Keep this “offset” concept in mind when investigating whether there may be applicable UM/UIM coverage for your incident.

How Do I Know If I Have UM/UIM Insurance Coverage?

It depends. UM/UIM coverage is typically included as part of your automobile liability policy, and although you can choose to waive it, the Insurance Code mandates that your insurance provider must obtain a written waiver. Contact your automobile insurance provider and inquire about your policy, whether you have UM/UIM and the limits of any coverage.

If you are injured in a motor vehicle collision while driving your employer’s vehicle, they may also have a UM/UIM policy that covers you as the driver of their vehicle. Although your injuries may be covered (in part) by your employer’s Workers Compensation insurance, you should ask your employer as soon as possible where there is an additional UM/UIM policy.

When Do I Need to File a UM/UIM Claim?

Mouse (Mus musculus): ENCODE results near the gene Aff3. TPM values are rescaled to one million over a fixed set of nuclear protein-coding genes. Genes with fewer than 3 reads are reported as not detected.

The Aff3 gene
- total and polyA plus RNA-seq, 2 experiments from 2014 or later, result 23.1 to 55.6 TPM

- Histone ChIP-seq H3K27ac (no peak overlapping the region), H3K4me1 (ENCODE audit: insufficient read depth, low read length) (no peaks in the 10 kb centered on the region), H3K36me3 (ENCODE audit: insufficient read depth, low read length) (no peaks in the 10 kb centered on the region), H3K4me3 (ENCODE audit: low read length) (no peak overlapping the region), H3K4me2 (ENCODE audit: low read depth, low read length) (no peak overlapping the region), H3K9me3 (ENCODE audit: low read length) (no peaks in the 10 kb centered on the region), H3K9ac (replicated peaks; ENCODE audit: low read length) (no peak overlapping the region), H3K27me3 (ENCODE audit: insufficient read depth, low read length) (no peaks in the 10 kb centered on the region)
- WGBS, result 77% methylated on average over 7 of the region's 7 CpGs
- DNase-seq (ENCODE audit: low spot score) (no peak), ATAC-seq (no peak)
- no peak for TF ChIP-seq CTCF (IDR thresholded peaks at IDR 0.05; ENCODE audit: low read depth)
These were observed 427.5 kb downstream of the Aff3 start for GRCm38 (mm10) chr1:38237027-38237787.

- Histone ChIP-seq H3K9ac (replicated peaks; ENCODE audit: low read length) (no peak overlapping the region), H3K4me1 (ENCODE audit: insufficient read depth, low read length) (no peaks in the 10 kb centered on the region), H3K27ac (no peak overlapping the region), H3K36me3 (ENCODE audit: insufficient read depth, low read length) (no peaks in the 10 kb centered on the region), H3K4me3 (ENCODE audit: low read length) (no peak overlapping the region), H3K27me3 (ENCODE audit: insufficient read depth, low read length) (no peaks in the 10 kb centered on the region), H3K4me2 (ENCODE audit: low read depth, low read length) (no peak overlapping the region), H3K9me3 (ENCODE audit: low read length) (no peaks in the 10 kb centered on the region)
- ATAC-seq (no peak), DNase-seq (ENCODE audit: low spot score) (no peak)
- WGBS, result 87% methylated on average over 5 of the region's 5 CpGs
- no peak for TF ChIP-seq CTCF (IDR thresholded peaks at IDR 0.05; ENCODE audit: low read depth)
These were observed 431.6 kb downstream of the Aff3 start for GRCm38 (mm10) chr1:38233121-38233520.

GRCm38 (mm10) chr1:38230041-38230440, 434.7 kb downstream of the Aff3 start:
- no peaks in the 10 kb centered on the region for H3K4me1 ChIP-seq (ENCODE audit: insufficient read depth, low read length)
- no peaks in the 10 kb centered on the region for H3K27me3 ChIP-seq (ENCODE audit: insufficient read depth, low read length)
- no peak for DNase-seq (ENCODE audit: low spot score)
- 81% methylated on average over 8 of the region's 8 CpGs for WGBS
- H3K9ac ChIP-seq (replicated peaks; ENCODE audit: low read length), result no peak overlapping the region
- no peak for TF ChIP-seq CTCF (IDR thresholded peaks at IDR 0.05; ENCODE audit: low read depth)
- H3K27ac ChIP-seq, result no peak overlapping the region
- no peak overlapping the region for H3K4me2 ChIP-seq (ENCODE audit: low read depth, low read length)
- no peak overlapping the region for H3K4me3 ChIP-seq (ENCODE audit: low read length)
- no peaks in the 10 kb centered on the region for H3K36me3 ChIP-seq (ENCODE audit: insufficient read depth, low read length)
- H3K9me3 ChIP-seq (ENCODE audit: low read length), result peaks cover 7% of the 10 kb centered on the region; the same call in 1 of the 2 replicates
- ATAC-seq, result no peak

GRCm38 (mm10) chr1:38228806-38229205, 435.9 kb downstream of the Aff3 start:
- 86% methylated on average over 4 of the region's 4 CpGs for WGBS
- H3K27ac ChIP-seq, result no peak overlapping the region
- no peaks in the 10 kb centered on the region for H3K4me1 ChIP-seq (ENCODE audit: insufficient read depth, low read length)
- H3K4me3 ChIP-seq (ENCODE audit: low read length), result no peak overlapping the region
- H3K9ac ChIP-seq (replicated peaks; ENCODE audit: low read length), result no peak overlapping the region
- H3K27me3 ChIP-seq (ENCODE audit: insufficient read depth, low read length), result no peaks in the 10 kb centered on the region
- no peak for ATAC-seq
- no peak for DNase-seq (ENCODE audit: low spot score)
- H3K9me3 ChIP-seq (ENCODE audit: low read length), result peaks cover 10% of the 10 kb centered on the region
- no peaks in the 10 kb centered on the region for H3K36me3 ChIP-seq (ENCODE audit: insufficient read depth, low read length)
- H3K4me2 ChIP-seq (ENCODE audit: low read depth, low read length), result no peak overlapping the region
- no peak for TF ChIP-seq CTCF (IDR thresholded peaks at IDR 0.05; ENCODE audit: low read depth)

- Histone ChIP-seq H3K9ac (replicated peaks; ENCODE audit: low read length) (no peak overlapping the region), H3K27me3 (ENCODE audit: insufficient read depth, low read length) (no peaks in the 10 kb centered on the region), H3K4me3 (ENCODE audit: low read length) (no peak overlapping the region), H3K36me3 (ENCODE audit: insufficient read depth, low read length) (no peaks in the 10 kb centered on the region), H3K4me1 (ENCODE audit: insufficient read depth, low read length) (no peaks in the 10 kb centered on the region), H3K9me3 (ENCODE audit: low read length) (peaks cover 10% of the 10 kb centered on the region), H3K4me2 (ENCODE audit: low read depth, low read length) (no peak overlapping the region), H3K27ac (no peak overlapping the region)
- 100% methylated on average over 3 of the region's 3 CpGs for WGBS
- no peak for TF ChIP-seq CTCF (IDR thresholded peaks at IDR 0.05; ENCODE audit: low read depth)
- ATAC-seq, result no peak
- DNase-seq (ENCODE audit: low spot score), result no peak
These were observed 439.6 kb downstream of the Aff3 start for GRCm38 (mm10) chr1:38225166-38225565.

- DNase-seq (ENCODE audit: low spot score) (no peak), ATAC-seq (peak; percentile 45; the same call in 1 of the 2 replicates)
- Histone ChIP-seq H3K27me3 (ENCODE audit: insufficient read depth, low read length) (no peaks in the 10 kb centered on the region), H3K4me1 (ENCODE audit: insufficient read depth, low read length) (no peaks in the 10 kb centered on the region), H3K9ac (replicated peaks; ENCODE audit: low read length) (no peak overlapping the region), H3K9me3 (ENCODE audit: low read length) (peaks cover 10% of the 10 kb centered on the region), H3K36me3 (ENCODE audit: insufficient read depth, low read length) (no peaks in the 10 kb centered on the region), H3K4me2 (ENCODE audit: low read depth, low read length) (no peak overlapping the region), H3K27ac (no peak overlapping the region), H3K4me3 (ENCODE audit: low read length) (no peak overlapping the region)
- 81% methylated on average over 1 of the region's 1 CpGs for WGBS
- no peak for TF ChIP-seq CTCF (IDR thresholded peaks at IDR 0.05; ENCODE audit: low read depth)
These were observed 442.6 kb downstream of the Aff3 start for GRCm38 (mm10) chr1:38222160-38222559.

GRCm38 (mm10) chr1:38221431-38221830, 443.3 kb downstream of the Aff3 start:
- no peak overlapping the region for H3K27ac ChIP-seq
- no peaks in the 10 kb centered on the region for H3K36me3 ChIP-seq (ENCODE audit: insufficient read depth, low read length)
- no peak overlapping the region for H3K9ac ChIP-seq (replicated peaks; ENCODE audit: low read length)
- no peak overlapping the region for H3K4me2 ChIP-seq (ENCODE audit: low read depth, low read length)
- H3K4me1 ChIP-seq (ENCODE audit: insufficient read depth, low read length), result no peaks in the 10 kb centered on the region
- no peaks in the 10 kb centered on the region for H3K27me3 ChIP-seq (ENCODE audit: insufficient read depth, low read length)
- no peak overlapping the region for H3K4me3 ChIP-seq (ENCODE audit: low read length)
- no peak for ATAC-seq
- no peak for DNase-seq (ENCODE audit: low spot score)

The timing of when you need to file a claim for UM/UIM coverage varies significantly depending on a number of factors, so it is important to move quickly. Because UM/UIM policies generally require that all other sources of payment be exhausted first, you may have quite a lot of time after the accident that you need to make a claim. (For example: if you are injured in a collision while working and are receiving Workers Compensation benefits, the deadline for filing a claim with the UM/UIM insurance carrier may be months or even years after the collision.[3]) On the other hand, if the injury is the result of a “hit-and-run” collision, additional requirements can apply, including filing a report with local law enforcement within 24 hours of the incident, followed by a UM claim with the insurer within 30 days of the incident.[4]


When injured by another driver with insufficient insurance coverage, a UM/UIM policy may provide an additional source of recovery of funds. However, because many factors may affect whether the UM/UIM policy applies, and how much money is available, you should consider contacting a lawyer as soon as possible to ensure your rights are protected.


[2] California Vehicle Code § 16056

[3] California Insurance Code § 11580.2(p)(3)

[4] California Insurance Code § 11580.2(b)